Listen Up: Wednesday, February 16, 2005
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PHOTOS: 1
A D V E R T I S E M E N T
A D V E R T I S E M E N T
Miranda Lambert

Kerosene
(Sony)

By Tom Geddie

Miranda Lambert’s major label debut is crammed with hook-filled country-rock numbers, with an emphasis on the country and an even heavier emphasis on the sometimes angry, sometimes pensive love-done-me-wrong songs that are staples of the genre. You may remember Lambert from a couple of years ago as the third-place finisher among 8,000 contestants in the first Nashville Star tv competition (the country clone of American Idol except that the Star wannabes write some of their own songs).
The East Texan, now 21, spent a year in Nashville doing Star and another year making her Sony debut with, as she says in her press material, no interference from the Music City Corporate Machine. Kerosene can be a little instrumentally busy, which is par for the radio-ready set these days, but the songs (she wrote or co-wrote 11 of the 12) are good, and Lambert’s vocals are reminiscent of a sassy Natalie Maines (and that’s a compliment). Lambert’s just as strong threatening revenge as snuggling up to a ballad.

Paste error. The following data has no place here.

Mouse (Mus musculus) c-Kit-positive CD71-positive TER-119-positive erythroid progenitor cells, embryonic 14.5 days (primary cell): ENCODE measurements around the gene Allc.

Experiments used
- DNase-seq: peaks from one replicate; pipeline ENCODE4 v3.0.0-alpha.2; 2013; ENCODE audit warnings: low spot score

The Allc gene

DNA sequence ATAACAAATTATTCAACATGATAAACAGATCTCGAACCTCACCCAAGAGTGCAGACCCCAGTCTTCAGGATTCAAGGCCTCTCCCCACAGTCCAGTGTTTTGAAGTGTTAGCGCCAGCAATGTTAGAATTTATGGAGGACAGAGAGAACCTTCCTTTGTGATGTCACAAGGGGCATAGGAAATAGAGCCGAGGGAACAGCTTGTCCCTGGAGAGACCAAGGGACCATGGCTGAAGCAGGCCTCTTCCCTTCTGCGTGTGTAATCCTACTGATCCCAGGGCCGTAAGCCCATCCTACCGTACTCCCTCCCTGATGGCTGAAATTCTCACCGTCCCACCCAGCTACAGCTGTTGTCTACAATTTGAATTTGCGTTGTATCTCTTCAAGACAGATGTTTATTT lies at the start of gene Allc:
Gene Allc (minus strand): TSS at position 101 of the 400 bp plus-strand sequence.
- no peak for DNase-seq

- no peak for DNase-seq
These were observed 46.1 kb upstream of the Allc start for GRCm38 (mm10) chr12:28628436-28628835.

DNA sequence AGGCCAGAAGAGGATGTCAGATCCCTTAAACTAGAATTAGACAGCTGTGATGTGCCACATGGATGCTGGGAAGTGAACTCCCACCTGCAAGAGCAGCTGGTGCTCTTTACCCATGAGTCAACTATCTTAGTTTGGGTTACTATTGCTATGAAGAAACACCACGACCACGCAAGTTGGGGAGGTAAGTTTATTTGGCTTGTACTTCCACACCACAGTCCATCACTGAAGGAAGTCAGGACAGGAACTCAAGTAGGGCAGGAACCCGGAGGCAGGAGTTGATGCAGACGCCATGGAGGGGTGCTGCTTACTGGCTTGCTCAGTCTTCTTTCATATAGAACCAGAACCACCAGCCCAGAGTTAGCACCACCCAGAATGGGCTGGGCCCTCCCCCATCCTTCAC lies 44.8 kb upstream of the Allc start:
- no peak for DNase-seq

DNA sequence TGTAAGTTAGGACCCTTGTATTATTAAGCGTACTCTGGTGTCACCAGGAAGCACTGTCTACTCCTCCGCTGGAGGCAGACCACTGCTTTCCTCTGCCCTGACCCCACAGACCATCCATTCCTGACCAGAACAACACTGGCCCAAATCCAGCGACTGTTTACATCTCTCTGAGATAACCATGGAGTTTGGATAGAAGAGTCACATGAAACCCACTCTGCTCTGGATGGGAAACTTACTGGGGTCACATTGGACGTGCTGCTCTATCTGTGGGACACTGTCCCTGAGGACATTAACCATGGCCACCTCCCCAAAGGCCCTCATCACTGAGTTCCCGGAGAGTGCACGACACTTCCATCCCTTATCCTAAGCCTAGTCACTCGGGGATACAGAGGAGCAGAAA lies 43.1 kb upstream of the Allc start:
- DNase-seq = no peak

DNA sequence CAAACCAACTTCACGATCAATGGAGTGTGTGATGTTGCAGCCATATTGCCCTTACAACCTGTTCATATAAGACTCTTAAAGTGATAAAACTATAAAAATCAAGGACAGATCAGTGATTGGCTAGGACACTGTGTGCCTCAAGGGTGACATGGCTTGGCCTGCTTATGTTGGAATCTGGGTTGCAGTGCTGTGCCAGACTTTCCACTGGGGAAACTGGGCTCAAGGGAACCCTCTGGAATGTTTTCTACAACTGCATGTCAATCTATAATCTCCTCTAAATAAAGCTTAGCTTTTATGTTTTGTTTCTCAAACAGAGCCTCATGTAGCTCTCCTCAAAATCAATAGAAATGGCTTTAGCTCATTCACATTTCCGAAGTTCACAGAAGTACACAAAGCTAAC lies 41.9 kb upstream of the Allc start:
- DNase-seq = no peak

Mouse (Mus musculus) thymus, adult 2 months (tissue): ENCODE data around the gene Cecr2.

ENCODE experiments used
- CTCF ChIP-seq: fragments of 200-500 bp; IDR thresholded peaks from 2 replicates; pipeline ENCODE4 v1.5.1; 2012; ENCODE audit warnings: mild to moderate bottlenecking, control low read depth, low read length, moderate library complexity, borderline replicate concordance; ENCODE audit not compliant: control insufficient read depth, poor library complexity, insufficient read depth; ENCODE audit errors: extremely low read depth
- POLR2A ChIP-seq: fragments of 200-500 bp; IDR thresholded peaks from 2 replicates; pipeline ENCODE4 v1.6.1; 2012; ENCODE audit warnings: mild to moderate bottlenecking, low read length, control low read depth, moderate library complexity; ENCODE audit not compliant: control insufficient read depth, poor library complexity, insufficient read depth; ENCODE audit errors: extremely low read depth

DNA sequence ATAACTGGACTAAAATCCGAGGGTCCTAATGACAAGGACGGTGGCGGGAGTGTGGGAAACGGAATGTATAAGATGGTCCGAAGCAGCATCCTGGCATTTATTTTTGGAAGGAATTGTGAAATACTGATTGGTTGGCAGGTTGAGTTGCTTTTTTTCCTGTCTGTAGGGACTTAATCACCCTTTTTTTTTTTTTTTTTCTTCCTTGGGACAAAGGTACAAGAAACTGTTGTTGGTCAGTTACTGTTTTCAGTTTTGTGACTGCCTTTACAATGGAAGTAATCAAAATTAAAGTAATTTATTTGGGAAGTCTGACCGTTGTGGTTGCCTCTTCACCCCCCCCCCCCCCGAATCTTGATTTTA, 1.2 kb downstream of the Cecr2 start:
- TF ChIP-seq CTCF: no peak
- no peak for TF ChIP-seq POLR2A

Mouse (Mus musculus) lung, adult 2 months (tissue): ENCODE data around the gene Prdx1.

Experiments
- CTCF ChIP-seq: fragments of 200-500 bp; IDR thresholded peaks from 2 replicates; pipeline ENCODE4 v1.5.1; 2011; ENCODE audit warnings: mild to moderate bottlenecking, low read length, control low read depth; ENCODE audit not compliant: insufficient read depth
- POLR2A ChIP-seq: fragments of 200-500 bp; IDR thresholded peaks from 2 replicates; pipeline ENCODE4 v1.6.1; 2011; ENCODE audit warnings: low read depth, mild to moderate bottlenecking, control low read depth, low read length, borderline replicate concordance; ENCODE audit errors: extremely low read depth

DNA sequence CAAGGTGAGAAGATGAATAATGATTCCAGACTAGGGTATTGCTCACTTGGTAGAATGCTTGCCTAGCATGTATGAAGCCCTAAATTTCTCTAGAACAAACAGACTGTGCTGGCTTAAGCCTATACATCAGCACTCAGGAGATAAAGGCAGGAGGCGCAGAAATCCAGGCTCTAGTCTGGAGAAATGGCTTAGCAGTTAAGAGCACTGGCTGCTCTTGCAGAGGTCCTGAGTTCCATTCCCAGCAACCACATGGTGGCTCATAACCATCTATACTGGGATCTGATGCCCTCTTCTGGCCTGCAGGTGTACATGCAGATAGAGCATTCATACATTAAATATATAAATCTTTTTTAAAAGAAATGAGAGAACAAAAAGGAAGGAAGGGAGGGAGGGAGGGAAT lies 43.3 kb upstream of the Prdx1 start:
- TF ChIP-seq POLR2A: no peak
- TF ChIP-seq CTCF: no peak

Amid the hard drumbeat and pungent electric guitars on the title track, Lambert considers soaking high society in kerosene and setting it on fire to teach it a lesson. On “Greyhound Bound for Nowhere,” her knock-’em-dead song on Nashville Star, she turns the pace slow and yearning as she retreats — too slow to suit herself — from love. On the determined “I Wanna Die,” she assures a man, “If you’re the death of me, darling, I want to die.”
Kerosene is a well done c.d. and a giant leap of faith into the corporate music quagmire for Miranda Lambert.


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